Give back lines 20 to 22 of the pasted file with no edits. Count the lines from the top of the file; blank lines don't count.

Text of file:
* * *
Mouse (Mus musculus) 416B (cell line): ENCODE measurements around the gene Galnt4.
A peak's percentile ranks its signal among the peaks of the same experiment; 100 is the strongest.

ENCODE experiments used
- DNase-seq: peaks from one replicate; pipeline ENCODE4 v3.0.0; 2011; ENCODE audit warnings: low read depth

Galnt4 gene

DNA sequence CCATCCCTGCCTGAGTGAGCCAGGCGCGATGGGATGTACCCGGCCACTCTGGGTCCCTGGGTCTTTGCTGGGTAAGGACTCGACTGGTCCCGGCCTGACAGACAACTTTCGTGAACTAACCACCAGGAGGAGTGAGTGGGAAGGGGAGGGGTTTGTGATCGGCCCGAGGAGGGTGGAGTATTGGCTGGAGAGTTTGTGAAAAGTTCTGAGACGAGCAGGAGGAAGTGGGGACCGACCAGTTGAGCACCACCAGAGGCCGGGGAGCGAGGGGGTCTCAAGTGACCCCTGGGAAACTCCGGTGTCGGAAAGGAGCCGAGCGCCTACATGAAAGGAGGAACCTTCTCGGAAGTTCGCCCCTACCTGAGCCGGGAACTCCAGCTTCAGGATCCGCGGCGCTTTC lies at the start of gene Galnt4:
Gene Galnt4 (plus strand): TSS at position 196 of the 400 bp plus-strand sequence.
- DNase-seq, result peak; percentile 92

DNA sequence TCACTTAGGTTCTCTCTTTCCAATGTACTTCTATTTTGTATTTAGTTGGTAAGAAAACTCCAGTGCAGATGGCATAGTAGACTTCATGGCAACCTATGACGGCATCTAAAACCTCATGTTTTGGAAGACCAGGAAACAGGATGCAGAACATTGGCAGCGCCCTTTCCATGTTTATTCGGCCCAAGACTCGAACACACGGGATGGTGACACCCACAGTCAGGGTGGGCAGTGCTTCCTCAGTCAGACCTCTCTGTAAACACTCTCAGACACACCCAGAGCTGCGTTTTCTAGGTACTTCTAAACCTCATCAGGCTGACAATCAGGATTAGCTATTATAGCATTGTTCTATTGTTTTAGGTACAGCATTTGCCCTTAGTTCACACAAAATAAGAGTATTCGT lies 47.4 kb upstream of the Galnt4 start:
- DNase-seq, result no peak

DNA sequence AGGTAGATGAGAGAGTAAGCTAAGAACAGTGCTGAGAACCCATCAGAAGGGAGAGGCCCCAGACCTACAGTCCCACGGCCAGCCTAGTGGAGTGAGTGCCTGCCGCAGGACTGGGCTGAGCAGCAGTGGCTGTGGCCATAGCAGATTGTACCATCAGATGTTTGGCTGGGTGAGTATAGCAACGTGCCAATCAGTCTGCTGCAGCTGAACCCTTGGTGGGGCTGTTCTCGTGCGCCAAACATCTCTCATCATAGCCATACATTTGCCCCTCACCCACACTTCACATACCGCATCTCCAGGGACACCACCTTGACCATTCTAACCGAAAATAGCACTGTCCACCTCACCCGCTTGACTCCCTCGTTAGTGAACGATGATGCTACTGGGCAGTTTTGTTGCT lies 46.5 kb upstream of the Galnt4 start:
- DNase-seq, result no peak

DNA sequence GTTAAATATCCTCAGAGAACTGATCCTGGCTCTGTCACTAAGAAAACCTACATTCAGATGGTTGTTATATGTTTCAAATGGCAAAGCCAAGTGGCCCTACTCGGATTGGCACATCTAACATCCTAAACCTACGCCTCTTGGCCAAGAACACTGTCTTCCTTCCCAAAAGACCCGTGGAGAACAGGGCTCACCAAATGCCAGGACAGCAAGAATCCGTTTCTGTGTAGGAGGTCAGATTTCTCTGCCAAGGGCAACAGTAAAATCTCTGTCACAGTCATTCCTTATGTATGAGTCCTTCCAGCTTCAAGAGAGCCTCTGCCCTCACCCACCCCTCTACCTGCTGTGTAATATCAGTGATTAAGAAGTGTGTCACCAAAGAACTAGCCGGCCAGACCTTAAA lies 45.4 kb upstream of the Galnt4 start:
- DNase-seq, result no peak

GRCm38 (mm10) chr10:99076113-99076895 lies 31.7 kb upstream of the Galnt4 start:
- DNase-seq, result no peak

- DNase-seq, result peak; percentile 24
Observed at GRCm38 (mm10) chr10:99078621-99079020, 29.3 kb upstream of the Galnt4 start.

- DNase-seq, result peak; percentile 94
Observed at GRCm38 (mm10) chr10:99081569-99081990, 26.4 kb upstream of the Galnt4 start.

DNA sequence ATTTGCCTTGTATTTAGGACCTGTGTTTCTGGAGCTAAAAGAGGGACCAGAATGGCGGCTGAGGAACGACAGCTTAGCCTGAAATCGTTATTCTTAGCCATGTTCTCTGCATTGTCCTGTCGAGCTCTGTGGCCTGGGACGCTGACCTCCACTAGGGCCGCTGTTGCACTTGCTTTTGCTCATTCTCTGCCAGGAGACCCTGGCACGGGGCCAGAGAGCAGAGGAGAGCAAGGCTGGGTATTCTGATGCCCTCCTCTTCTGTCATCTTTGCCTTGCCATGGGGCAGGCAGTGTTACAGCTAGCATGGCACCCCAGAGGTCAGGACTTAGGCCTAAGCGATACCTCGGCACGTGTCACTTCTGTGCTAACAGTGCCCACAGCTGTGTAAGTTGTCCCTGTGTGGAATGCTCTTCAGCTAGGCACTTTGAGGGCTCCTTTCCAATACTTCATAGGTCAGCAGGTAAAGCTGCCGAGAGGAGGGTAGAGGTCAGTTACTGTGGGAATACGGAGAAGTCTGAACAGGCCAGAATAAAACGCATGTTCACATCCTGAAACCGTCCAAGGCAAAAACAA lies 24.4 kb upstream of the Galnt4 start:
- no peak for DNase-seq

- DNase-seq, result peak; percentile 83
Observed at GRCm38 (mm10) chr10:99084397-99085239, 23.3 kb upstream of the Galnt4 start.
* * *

Observed at GRCm38 (mm10) chr10:99081569-99081990, 26.4 kb upstream of the Galnt4 start.

DNA sequence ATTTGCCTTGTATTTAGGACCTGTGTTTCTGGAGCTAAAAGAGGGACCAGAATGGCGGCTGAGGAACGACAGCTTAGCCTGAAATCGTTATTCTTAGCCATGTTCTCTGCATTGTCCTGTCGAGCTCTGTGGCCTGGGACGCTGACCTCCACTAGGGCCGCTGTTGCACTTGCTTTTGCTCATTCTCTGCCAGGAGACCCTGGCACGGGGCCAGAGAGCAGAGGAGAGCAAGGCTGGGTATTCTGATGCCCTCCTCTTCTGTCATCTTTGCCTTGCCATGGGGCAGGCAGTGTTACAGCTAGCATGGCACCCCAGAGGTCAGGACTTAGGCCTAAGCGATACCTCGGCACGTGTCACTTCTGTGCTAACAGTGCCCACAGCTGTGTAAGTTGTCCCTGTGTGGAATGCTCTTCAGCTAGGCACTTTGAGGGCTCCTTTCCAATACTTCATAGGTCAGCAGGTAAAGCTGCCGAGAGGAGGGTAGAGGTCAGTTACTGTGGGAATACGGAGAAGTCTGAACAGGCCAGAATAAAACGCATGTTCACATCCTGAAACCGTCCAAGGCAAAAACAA lies 24.4 kb upstream of the Galnt4 start:
- no peak for DNase-seq